The unlawful killing verdict against police who shot dead Lewis Skelton in Hull city centre presents serious questions about what happens next to the officers involved.
The family of Lewis say he was frightened and confused and “not a danger to the public” when he was shot twice in the back while carrying an axe in Francis Street in November 2016.
But Humberside Police have vigorously defended the actions of the officers who confronted, repeatedly Tasered and finally shot Lewis, insisting he was an imminent threat to people in the area.
After a jury at an inquest in Hull returned their verdict, it will now be up to the Crown Prosecution Service to decide what if any action could be taken against the officers.
Here we look at the potential outcomes.
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Who shot Lewis Skelton?
The Humberside Police officer who shot Lewis twice has never been identified and is protected by a ruling laid down by assistant coroner Oliver Longstaff who presided over the inquest. In court a large screen was pulled across the court so a Hull Live reporter could not see the officer when he gave evidence.
The officer was known only as “B50” while a second armed officer at the scene, who said he would also have shot Lewis if his colleague had not fired, was given the name “Charlie”. The two officers were part of Humberside Police's Armed Response Unit.
In his evidence, the officer whose shots killed Lewis said he believed three workmen nearby were at “imminent risk” of being killed or coming to serious harm and that is why he opened fire.
What did the jury decide?
The inquest jury ruled that Lewis had been unlawfully killed. This was one of three options they could have chosen, the others being lawful killing or an open conclusion which generally means the jury cannot decide on the evidence presented whether it was lawful or unlawful.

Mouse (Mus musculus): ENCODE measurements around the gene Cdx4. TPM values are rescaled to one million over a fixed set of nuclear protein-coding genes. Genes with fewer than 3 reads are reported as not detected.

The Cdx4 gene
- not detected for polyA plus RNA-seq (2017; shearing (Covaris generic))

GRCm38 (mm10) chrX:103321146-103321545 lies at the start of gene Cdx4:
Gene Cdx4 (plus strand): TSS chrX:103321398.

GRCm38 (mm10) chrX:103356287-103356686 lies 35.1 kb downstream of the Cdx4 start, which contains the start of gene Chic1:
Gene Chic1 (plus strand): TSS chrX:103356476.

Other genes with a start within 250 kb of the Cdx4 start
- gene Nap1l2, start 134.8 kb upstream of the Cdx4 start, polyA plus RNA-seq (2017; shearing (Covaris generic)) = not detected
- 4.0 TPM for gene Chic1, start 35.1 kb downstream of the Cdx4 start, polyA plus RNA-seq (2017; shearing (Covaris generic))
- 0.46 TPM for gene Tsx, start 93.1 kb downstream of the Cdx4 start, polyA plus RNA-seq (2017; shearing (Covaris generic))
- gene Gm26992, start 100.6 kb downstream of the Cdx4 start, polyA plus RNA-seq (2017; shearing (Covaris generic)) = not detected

The way inquests are held, no-one is named by the inquest as being responsible for an unlawful death. Unlawful death verdicts are extremely rare.
Does this mean the officers are guilty of a crime?
The inquest ruling means the jury believe the killing was done without lawful excuse and was in breach of criminal law. This could encompass murder or manslaughter but the jury does not rule on what crime it believes may have been committed.
But the law also says an unlawful killing verdict at an inquest is on the “balance of probabilities” and not the “criminal standard of beyond reasonable doubt” which would apply to a guilty verdict in court.
Will the officers be prosecuted?
A verdict of unlawful killing will usually trigger a further investigation into whether any officers involved should be prosecuted.
This ultimately lies with the Crown Prosecution Service. However, the Lewis Skelton shooting is currently still in theory under investigation by the Independent Office for Police Conduct.
They have already carried out what they describe as an exhaustive inquiry into the case but did not announce any findings because the inquest had still to be held.
After the verdict IOPC said they would now review their findings.
A statement said: “We thank the jury for their careful consideration of the evidence heard during the inquest and we note their verdict. We will now reflect upon this and carefully consider whether any of the evidence heard during the inquest may affect the findings of the IPCC investigation.”
The IOPC will then submit its findings to Humberside Police, Lewis's family and potentially the CPS, including any recommendations of whether officers should face action.
The IOPC says it submits its report to the CPS “only in cases where we think a police officer or member of staff may have committed a criminal offence. The CPS will then decide whether to prosecute.”
The statement by Humberside Police suggests senior officers do not agree with the jury’s verdict and believe the shooting could not be avoided and no crime was committed.
The CPS is now bound by law to confirm if it will be prosecuting anyone as a result of the Lewis shooting and if not, why it does not believe a prosecution should go ahead.
This include whether here is a public interest in prosecuting anyone and also if there is a reasonable chance of a guilty outcome if the case went to court.
Do Mr Skelton’s family have any say?